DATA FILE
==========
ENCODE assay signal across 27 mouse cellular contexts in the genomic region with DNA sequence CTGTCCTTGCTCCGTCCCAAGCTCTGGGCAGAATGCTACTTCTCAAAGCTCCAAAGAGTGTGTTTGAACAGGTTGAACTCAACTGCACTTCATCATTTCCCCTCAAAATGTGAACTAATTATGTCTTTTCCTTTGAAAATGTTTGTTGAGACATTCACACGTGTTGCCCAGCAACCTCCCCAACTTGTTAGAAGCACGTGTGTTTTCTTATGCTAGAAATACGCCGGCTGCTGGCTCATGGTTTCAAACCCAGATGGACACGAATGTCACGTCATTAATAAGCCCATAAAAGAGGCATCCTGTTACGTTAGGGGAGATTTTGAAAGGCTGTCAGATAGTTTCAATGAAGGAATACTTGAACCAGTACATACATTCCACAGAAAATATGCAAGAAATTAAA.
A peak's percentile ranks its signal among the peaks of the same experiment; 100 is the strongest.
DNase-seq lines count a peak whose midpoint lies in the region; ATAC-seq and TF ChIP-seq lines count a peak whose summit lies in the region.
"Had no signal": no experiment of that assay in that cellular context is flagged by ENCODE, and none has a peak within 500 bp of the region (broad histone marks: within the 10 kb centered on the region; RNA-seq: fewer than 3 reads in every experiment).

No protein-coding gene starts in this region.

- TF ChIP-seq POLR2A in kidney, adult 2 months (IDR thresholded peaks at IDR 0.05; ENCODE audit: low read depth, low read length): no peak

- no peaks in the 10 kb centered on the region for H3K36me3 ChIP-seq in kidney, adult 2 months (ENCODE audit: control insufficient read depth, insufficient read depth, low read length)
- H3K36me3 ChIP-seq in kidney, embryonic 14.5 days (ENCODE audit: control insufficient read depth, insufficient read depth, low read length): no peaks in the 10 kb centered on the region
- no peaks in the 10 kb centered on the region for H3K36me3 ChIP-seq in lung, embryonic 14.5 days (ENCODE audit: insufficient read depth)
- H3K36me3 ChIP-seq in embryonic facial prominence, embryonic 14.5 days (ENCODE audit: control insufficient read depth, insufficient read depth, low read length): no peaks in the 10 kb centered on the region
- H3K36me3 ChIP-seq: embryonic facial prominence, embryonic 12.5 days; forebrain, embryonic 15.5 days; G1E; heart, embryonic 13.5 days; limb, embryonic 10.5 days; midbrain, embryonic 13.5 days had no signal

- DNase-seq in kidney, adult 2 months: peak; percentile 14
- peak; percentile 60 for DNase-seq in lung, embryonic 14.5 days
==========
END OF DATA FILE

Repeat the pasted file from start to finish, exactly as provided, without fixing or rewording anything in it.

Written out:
ENCODE assay signal across 27 mouse cellular contexts in the genomic region with DNA sequence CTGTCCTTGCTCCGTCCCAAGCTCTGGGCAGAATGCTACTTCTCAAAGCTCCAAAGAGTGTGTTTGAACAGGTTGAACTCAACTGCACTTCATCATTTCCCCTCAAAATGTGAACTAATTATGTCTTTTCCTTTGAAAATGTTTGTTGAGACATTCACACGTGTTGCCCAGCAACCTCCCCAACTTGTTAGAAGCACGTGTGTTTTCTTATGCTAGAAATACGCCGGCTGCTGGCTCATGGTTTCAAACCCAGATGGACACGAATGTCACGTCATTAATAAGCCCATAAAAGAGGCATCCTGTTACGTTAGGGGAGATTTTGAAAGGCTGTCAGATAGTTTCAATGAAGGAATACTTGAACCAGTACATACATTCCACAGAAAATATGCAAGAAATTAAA.
A peak's percentile ranks its signal among the peaks of the same experiment; 100 is the strongest.
DNase-seq lines count a peak whose midpoint lies in the region; ATAC-seq and TF ChIP-seq lines count a peak whose summit lies in the region.
"Had no signal": no experiment of that assay in that cellular context is flagged by ENCODE, and none has a peak within 500 bp of the region (broad histone marks: within the 10 kb centered on the region; RNA-seq: fewer than 3 reads in every experiment).

No protein-coding gene starts in this region.

- TF ChIP-seq POLR2A in kidney, adult 2 months (IDR thresholded peaks at IDR 0.05; ENCODE audit: low read depth, low read length): no peak

- no peaks in the 10 kb centered on the region for H3K36me3 ChIP-seq in kidney, adult 2 months (ENCODE audit: control insufficient read depth, insufficient read depth, low read length)
- H3K36me3 ChIP-seq in kidney, embryonic 14.5 days (ENCODE audit: control insufficient read depth, insufficient read depth, low read length): no peaks in the 10 kb centered on the region
- no peaks in the 10 kb centered on the region for H3K36me3 ChIP-seq in lung, embryonic 14.5 days (ENCODE audit: insufficient read depth)
- H3K36me3 ChIP-seq in embryonic facial prominence, embryonic 14.5 days (ENCODE audit: control insufficient read depth, insufficient read depth, low read length): no peaks in the 10 kb centered on the region
- H3K36me3 ChIP-seq: embryonic facial prominence, embryonic 12.5 days; forebrain, embryonic 15.5 days; G1E; heart, embryonic 13.5 days; limb, embryonic 10.5 days; midbrain, embryonic 13.5 days had no signal

- DNase-seq in kidney, adult 2 months: peak; percentile 14
- peak; percentile 60 for DNase-seq in lung, embryonic 14.5 days